Bantwane grooms frequently wear a suit and tie while the bride’s dress includes beads and blankets. Once married, women wear smocked frocks inspired by the clothing of 19th-century missionary wives.
Rural weddings commonly involve displays of gifts that the bride gives to the groom and his parents. The cost of buying these wedding gifts is set off against the ‘lobola’ grooms are required to pay to their future fathers-in-law. In the past, cattle were used for these payments, but today ‘lobola’ transactions usually involve exchanges of cash.
Rural weddings are marked by the consumption of huge quantities of home-brewed beer and meat. Women normally spend several days preparing salads, rice and potato dishes, and other foods for these festive occasions.
Swazi and Zulu brides invariably carry a small, pointing upwards, as a symbol of her virginity. Once the marriage has been consummated, the knife is pointed downwards.
The wedding ceremonies of Swazi and Zulu traditionalists involve elaborate rituals aimed at ensuring the future cooperation of the ancestors of the bride and groom. Among them is the practice of slaughtering an ox and attaching gall bladders to the bride's head.
The presentation of symbolically important gifts, such as sleeping mats, to the groom's family, is also central to these events.
In present-day KwaZulu-Natal, the gifts brides bring with them to their new homes may include kists decorated with Christian icons. Kists like these are sold at the Mai Mai Market in Johannesburg, and other centres catering to the needs of traditionalists.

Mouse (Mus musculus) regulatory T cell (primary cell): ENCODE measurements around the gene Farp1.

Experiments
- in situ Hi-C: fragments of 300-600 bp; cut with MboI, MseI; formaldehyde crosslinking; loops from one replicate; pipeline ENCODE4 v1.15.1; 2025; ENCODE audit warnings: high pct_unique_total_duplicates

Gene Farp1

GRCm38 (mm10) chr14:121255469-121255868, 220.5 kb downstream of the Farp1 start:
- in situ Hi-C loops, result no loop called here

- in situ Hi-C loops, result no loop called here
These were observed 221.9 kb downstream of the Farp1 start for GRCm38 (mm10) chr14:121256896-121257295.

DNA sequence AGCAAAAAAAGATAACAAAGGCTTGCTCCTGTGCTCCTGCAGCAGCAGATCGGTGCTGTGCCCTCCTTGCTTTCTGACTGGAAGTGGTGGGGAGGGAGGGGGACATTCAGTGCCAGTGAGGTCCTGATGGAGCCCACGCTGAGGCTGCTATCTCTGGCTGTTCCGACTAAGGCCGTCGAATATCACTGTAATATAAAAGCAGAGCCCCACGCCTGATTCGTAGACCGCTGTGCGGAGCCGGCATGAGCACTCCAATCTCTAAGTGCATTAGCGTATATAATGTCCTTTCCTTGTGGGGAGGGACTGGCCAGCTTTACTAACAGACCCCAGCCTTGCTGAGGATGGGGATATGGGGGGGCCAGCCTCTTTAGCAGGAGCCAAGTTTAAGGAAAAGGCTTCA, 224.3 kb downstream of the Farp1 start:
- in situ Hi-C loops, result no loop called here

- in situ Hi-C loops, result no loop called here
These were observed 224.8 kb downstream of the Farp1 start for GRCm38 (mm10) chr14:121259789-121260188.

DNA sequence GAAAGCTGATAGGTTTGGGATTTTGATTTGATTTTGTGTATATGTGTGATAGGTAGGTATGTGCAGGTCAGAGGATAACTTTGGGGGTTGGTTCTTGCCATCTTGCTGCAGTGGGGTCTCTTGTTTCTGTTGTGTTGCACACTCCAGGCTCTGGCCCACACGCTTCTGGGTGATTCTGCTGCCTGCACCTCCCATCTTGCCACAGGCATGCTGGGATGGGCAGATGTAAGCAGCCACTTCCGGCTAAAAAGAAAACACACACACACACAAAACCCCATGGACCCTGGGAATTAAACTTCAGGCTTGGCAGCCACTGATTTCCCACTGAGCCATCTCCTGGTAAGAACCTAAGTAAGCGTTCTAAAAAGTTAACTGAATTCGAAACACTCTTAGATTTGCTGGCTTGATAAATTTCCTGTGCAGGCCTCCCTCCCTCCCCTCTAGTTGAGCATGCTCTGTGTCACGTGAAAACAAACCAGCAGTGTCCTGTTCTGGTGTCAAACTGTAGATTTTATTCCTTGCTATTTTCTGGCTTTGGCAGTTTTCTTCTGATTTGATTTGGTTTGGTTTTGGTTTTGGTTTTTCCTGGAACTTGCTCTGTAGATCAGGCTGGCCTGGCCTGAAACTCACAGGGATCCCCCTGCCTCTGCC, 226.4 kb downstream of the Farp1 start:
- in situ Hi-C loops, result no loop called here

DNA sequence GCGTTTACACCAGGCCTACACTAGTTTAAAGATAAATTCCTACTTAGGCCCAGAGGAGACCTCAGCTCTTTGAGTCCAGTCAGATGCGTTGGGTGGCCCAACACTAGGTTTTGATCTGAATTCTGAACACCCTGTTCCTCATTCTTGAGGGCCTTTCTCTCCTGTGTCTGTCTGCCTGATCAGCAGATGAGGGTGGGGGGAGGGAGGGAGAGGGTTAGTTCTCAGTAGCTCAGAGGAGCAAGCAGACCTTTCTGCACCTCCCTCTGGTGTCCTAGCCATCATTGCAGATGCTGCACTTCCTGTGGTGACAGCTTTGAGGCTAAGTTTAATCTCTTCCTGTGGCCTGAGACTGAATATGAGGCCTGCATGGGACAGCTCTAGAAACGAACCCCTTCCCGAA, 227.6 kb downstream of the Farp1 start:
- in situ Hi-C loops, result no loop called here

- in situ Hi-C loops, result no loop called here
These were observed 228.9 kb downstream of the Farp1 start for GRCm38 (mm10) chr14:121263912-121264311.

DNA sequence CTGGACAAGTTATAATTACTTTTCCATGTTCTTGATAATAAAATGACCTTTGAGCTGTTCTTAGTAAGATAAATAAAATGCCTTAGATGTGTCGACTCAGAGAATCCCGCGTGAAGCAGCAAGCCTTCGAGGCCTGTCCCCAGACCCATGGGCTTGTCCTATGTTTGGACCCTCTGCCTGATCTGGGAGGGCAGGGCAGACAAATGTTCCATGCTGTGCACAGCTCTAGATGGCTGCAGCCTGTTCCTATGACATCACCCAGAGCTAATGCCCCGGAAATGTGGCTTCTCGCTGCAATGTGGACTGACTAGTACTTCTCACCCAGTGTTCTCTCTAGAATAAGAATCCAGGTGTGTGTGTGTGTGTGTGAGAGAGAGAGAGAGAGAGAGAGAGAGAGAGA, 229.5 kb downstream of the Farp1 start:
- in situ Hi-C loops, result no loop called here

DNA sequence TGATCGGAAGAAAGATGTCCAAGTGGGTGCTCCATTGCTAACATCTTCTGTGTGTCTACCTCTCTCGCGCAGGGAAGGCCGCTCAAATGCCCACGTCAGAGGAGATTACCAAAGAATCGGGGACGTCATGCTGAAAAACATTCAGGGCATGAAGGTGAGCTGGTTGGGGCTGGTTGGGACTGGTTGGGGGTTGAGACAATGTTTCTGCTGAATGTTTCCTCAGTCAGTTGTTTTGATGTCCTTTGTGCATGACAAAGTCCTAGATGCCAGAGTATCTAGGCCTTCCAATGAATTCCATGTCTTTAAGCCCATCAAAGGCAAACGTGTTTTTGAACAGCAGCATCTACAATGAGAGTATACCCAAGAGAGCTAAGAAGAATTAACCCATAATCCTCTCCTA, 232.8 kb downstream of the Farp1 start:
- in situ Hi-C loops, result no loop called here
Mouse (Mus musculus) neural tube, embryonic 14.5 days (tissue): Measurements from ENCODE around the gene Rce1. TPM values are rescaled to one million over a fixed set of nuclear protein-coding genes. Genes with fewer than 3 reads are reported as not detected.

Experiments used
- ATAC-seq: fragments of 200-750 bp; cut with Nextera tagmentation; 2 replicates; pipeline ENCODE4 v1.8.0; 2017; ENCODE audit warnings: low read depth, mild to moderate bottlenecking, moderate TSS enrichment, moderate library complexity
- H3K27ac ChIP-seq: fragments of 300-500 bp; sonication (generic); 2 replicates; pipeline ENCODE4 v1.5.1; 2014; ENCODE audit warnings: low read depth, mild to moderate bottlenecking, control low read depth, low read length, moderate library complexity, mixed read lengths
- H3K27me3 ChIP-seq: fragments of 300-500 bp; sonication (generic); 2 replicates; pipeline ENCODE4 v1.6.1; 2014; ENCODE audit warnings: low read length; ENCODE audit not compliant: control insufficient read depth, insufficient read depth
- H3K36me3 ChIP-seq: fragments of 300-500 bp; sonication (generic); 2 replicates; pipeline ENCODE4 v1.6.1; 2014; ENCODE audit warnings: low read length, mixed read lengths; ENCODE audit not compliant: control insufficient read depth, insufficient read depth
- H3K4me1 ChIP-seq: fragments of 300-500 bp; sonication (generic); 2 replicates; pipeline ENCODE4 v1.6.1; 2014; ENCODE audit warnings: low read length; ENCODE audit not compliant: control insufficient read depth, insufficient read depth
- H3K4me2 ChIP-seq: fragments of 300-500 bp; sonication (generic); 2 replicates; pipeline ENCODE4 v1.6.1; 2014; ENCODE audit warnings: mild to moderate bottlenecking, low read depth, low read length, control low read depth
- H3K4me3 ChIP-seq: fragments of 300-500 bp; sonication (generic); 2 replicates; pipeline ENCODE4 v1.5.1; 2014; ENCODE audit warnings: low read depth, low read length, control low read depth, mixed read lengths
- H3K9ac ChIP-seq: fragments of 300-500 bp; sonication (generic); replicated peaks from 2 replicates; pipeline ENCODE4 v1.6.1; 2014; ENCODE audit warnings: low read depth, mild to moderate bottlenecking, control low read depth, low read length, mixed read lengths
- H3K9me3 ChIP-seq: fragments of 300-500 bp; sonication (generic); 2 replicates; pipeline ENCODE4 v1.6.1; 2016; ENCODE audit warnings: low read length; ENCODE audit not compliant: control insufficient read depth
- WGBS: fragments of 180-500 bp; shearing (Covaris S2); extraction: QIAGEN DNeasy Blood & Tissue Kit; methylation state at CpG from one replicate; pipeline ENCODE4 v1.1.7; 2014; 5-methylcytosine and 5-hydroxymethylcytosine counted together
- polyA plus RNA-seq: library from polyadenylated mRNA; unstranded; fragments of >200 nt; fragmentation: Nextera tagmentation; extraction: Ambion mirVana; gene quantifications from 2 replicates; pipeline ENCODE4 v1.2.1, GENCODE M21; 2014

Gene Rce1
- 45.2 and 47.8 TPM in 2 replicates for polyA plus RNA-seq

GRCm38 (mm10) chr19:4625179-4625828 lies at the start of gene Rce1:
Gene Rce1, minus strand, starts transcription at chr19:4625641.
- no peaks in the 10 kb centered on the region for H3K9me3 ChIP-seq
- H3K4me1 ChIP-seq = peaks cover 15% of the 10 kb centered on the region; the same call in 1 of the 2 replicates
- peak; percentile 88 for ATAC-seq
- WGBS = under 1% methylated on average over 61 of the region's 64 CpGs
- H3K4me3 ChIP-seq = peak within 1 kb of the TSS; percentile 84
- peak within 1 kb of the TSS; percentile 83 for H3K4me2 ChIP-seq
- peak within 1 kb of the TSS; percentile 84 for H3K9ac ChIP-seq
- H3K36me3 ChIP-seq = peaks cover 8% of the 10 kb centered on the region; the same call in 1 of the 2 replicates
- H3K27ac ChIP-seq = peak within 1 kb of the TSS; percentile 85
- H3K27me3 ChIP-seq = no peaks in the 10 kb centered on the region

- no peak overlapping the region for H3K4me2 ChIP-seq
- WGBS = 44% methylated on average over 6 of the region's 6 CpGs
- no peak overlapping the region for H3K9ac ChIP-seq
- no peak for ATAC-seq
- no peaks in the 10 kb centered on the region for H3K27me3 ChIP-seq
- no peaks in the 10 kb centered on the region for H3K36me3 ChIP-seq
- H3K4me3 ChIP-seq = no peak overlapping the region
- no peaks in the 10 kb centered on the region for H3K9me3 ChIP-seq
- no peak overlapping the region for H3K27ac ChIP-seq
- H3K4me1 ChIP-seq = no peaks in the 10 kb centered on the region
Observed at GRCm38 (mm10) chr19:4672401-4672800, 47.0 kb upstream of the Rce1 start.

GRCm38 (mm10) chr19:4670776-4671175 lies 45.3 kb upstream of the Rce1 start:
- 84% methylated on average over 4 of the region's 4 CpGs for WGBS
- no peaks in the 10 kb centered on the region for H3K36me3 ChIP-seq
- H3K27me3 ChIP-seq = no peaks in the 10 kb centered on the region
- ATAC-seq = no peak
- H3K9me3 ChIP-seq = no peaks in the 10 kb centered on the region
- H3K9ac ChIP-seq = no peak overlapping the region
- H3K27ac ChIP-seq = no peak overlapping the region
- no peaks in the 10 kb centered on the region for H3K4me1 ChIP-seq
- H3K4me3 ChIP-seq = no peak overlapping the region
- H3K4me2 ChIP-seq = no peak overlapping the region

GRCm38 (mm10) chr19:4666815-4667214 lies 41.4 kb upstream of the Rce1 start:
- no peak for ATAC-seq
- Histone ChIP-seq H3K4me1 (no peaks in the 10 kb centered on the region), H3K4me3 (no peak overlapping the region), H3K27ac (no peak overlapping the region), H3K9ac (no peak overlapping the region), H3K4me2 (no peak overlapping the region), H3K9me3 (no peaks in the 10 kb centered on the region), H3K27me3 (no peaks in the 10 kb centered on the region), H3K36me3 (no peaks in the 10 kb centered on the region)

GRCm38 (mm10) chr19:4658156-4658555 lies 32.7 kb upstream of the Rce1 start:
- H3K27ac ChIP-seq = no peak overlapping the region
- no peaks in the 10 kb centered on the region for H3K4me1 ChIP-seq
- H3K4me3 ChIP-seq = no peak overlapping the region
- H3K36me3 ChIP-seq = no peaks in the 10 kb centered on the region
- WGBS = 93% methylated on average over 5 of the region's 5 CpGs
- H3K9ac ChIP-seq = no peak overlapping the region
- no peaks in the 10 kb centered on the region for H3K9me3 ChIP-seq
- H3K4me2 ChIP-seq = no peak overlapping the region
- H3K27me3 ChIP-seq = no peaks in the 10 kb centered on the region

The kists accompanying brides to their new homes are said to symbolise the transition from one life to another. On their wedding day, women leave their family homes as girls, entering that of their husbands as wives.
The money they receive from guests attending their weddings (left). Gifts from the bride's family are off-set by ilobolo payments to her father. Traditionally, these payments were made in cattle.
Today, the weddings of important leaders like Zulu King Goodwill Zwelithini generally include two ceremonies: one traditional and the other Christian. In many rural communities people who attend church services also practise rituals aimed at appeasing their ancestors, and consequently, this integration of different belief systems is widely accepted.
Polygamy is still fairly common in Zulu-speaking communities. Zulu King Goodwill Zwelethini has six wives and 28 children.
When Zindzi, the youngest daughter of former President Mandela, married she wore Masai and other beadwork with an outfit based on Xhosa traditional dress. This attests to the growing importance contemporary South Africans attach to their African heritage.
© Professor Sandra Klopper